The week's big question: What was the most illuminating moment of the Barrett hearings?

The Week Staff
Amy Coney Barrett.
Illustrated | Getty Images, iStock

The Senate Judiciary Committee conducted four days of nomination hearings this week for Amy Coney Barrett, President Trump's pick to replace the late Supreme Court Justice Ruth Bader Ginsburg. There were fewer fireworks this time than during the hearings for Justice Brett Kavanaugh two years ago, but with a 6-3 conservative court majority at stake, there were still plenty of sharp exchanges and political maneuvers. The committee will next vote on Barrett's nomination on Oct. 22.

This week's question is: What was the most illuminating moment of the hearings? — Nico Lauricella, editor-in-chief at TheWeek.com

A glimpse into GOP strategy

On the first day of Amy Coney Barrett's confirmation hearings, Democratic Sen. Chris Coons (Del.) made a passing reference to Griswold v. Connecticut, the 1965 Supreme Court decision granting married couples the right to use contraception. Minutes later, Republican Sen. Josh Hawley (Mo.) accused his colleague of anti-Catholic bias. "I can only assume," Hawley declared, that Coons' mention of Griswold "is another hit at Judge Barrett's religious faith, referring to Catholic doctrinal beliefs."

This false assertion of bigotry was smart politics, and provided an enlightening glimpse into GOP strategy. Hawley was probably eager to deem Griswold off-limits as a topic of discussion because support for contraception remains high in America, and because the case laid the groundwork for another ruling that's not as revered: Roe v. Wade. Griswold provided the foundation for Roe, establishing a right to privacy over reproductive decisions. If the Supreme Court overturns Roe — as it likely will after Barrett is confirmed — then Griswold must fall, too. And while the Republican Party opposes Roe, it doesn't seem keen to acknowledge that birth control is constitutionally intertwined with abortion.

Despite Hawley's attempt to run interference, Barrett did discuss Griswold with Coons, telling the senator she believes it's unlikely "to go anywhere" because no states ban birth control today. That misses the point. Republicans often act as if Roe came out of nowhere, an aberration with no basis in the Constitution. But it's actually one of a long line of cases that give Americans freedom to make deeply personal choices — including later decisions that established same-sex couples' right to intimacy and marriage. Most of these rulings are popular today, and all of them will be threatened if Roe goes. Hawley might want to hide from the collateral consequences of Roe's demise. But when the time comes, the rest of us won't have that luxury.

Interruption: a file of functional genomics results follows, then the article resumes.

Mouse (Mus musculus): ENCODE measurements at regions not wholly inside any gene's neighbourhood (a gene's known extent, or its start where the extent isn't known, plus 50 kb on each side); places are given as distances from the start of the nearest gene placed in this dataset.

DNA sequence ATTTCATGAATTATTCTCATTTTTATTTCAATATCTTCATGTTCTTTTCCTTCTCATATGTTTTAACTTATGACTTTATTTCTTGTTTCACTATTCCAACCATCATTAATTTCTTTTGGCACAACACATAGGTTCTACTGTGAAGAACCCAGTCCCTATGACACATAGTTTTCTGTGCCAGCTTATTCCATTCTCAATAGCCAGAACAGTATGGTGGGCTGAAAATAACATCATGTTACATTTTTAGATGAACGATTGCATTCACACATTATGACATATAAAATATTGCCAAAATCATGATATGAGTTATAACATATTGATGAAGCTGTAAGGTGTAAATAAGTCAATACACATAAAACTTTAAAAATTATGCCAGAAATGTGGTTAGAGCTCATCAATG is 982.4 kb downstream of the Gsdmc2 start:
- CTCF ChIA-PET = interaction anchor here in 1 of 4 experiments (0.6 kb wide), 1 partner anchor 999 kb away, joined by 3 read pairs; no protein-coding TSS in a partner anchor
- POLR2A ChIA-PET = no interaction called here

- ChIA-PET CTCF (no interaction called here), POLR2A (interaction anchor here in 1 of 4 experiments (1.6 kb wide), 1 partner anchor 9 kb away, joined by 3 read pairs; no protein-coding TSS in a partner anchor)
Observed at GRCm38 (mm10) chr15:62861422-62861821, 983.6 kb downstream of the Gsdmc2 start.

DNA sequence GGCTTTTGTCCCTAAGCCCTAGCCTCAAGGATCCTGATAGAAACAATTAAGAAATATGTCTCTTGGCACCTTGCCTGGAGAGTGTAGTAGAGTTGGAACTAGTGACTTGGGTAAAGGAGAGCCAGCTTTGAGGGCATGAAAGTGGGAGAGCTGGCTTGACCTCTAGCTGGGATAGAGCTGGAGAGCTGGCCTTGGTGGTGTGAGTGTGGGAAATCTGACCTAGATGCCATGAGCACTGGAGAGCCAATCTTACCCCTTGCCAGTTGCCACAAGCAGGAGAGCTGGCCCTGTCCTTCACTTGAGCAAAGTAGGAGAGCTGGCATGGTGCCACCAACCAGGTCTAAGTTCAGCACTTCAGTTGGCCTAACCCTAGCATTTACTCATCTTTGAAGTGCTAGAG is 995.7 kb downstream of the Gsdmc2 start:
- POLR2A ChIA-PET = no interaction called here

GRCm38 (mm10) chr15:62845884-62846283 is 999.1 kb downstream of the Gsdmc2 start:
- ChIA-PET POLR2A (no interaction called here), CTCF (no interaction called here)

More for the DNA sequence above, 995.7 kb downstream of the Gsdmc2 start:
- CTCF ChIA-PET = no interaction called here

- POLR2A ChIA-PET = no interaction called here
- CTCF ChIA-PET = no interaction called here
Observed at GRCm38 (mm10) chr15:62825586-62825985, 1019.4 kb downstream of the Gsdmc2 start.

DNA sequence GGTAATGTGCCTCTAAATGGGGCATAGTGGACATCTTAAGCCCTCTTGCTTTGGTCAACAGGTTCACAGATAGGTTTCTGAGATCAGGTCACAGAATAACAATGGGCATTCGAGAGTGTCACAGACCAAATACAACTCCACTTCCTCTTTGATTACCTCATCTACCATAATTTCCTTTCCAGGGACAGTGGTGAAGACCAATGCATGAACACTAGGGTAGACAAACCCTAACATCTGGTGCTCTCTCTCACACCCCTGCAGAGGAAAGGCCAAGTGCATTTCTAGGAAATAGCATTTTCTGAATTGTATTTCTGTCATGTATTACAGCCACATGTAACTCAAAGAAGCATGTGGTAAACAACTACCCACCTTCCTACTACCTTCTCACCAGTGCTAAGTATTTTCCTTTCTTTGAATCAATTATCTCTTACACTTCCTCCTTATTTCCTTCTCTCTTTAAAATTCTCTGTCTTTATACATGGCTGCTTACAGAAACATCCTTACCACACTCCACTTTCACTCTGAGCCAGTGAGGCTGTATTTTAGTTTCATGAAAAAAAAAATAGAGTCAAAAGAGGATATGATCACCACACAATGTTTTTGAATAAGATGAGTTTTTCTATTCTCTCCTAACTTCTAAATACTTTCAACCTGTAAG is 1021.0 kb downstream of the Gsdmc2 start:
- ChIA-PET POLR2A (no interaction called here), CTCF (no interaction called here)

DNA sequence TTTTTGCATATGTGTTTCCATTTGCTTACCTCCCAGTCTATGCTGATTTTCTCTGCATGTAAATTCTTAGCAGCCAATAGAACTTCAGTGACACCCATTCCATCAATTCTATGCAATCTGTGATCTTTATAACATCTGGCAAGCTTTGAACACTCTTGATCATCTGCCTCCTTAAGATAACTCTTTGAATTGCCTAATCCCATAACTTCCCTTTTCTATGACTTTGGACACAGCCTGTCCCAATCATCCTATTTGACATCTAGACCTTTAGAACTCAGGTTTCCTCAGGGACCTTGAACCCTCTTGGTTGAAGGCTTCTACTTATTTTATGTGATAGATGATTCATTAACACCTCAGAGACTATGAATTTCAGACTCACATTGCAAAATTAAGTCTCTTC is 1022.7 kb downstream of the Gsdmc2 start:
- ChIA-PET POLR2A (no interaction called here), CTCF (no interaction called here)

Barrett dryly answers Harris

There is a very old joke played, for laughs by P.G. Wodehouse among others, revolving around the idea of an officious-sounding person demanding an answer to a question he or she has declined to finish, usually because the rest of it comes on the back of a piece of paper the person has forgotten to flip over.

It was a jolly thing to be reminded of this gag by Sen. Maise Hirono (D-Hawaii) on the second day of the confirmation hearings for Amy Coney Barrett this week. Over and over again Hirono gave the impression that she did not not know what she was asking the Supreme Court nominee, breaking her questions off in mid-sentence or interrupting herself to say things like "Because all laws or most laws — we pass them — are supposed to have real-world impacts. Otherwise why should we pass the law?"

Still, asked to name the single most important moment of the week’s mostly unedifying hearings, I would nominate the exchange later on Tuesday between Barrett and the Democratic vice presidential nominee, Sen. Kamala Harris (Calif.), who asked the good judge whether she believes that smoking causes cancer.

"Every package of cigarettes warns that smoking causes cancer," Barrett responded dryly, anticipating that Harris was about to try an amateurish prosecutorial gambit that the senator hoped would reveal her views on climate change. This refusal to deviate an inch from facts — about the nature of the legal system and her own biography — sums up Barrett’s performance throughout the week’s proceedings: too subtle for her opponents, intelligent, and occasionally witty.

What Barrett proved to the American people and the world this week is that in addition to being a brilliant scholar and judge she is unflappable, tough-minded, and a very good egg. No wonder she is polling well.

Feinstein's unwelcome comity

The moment of Amy Coney Barrett's confirmation hearings that might be remembered long after her non-answers are forgotten came at the very end. Eighty-seven-year-old Dianne Feinstein (D-Calif.), the ranking Democrat trusted with the task of directing party strategy, turned to chairman Lindsey Graham (R-S.C.) and told him, "This has been one of the best set of hearings that I've participated in. Thank you so much for your leadership."